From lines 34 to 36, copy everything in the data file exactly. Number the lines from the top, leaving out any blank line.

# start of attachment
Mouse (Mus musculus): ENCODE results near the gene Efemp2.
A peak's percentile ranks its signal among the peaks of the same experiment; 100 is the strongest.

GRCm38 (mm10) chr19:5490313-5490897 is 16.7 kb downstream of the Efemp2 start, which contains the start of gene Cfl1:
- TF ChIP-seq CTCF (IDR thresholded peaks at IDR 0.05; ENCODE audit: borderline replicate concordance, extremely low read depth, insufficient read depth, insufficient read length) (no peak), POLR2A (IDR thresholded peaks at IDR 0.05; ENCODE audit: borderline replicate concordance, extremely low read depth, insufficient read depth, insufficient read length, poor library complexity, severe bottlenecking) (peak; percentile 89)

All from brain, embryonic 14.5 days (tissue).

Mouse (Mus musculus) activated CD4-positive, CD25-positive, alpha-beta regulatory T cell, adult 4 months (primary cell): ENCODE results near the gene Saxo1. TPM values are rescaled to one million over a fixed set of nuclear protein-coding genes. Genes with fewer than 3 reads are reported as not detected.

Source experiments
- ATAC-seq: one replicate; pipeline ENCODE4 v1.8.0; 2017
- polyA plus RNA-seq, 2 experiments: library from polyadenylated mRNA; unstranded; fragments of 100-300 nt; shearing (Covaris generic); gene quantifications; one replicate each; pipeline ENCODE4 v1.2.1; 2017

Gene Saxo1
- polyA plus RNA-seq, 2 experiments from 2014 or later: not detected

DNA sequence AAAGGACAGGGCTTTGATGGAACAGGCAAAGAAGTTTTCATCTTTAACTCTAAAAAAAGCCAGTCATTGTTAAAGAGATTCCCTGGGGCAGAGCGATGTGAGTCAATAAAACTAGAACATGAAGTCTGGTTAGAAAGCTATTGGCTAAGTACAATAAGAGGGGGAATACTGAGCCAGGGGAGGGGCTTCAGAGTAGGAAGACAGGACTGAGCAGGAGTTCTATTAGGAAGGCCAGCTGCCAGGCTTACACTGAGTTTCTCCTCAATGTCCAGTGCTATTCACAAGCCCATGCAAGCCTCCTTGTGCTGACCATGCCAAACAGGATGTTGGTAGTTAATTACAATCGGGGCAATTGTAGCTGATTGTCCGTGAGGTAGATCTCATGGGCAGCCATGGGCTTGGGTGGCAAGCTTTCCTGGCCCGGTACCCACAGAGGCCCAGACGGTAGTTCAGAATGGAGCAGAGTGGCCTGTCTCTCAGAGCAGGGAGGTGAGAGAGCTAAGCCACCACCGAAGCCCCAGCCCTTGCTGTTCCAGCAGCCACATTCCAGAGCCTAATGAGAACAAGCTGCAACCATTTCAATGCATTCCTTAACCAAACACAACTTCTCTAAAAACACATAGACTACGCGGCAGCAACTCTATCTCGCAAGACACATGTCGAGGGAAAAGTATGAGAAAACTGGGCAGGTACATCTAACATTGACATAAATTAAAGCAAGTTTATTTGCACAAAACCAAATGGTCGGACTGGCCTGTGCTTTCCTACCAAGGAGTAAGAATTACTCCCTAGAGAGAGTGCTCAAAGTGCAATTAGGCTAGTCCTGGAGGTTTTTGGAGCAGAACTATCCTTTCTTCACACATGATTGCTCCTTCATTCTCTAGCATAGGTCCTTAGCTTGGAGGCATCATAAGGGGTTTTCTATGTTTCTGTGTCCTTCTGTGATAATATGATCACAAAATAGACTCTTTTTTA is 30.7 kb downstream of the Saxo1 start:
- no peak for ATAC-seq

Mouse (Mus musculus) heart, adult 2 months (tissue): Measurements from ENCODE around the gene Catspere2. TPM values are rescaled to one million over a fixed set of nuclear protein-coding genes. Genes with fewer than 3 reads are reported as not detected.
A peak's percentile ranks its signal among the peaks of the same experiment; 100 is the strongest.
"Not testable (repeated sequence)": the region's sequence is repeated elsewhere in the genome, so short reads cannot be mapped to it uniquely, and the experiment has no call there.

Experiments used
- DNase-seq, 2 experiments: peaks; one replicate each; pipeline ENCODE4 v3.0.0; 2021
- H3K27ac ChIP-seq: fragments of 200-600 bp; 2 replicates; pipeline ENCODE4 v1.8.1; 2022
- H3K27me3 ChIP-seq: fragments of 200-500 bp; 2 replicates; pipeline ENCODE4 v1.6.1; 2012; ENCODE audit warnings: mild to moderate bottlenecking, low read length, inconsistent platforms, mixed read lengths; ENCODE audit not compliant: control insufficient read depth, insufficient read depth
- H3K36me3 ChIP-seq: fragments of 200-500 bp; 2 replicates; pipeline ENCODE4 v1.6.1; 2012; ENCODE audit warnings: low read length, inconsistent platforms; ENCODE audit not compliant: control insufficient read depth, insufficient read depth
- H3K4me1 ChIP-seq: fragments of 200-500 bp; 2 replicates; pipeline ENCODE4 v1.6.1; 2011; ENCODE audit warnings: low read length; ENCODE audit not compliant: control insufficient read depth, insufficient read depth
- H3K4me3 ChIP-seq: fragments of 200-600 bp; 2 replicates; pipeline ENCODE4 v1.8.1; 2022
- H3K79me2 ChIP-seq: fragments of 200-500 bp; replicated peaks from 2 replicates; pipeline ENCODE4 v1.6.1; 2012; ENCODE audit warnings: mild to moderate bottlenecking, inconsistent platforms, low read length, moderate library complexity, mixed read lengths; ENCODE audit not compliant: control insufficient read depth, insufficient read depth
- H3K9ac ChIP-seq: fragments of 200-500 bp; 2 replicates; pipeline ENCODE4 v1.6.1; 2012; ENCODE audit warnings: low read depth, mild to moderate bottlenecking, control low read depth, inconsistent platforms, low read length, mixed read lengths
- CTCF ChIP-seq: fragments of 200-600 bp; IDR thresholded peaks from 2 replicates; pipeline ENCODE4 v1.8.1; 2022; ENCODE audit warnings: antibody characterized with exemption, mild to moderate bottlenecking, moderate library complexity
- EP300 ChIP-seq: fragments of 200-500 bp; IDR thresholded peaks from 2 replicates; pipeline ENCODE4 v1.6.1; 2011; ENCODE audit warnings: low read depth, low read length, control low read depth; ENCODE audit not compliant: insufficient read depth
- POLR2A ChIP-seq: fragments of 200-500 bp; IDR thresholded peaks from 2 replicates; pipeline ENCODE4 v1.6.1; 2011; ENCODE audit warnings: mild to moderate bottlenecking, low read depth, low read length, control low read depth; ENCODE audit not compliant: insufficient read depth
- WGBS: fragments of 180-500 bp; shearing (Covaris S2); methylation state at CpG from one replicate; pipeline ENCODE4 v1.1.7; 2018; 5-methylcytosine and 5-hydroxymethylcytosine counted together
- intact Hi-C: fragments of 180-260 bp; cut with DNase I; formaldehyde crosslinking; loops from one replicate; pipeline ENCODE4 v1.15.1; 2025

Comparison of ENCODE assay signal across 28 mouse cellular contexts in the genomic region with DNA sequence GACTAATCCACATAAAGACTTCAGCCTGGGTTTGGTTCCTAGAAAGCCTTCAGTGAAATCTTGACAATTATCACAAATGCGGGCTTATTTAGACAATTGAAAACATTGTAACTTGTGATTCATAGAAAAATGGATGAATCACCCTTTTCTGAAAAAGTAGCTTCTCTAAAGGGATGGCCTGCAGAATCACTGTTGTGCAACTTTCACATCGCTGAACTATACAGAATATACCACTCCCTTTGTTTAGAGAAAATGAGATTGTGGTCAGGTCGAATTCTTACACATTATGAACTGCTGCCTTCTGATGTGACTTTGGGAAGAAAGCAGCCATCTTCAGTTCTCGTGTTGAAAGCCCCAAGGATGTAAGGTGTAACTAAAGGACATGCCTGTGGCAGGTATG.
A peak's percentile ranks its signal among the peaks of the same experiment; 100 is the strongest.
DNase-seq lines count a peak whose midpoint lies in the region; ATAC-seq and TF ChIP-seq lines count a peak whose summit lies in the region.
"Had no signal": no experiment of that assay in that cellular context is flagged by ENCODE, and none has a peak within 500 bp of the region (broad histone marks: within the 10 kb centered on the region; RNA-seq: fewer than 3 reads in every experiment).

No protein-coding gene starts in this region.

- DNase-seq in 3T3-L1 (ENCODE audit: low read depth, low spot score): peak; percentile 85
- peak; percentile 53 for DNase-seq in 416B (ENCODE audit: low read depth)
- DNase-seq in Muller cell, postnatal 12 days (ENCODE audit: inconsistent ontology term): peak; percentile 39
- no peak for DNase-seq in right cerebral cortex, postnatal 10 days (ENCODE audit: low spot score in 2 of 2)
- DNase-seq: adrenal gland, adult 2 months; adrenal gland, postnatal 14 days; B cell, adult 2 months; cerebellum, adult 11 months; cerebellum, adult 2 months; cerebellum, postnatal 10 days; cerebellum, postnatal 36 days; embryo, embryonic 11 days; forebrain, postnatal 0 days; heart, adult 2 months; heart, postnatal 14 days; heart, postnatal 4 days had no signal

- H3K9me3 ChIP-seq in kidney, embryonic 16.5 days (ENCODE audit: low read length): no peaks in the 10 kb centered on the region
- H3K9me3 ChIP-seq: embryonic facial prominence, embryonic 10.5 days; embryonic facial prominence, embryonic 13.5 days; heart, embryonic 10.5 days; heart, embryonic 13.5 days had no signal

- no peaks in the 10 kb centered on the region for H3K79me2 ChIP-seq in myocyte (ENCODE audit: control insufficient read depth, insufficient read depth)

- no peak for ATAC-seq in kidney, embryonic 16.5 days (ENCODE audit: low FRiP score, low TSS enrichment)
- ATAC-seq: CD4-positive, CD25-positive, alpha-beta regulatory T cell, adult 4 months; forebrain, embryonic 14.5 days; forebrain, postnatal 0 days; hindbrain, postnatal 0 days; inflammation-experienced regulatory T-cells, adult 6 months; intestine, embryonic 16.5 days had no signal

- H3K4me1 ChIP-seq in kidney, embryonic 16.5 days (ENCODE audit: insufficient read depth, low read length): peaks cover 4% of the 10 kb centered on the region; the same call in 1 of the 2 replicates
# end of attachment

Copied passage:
"Had no signal": no experiment of that assay in that cellular context is flagged by ENCODE, and none has a peak within 500 bp of the region (broad histone marks: within the 10 kb centered on the region; RNA-seq: fewer than 3 reads in every experiment).

No protein-coding gene starts in this region.

- DNase-seq in 3T3-L1 (ENCODE audit: low read depth, low spot score): peak; percentile 85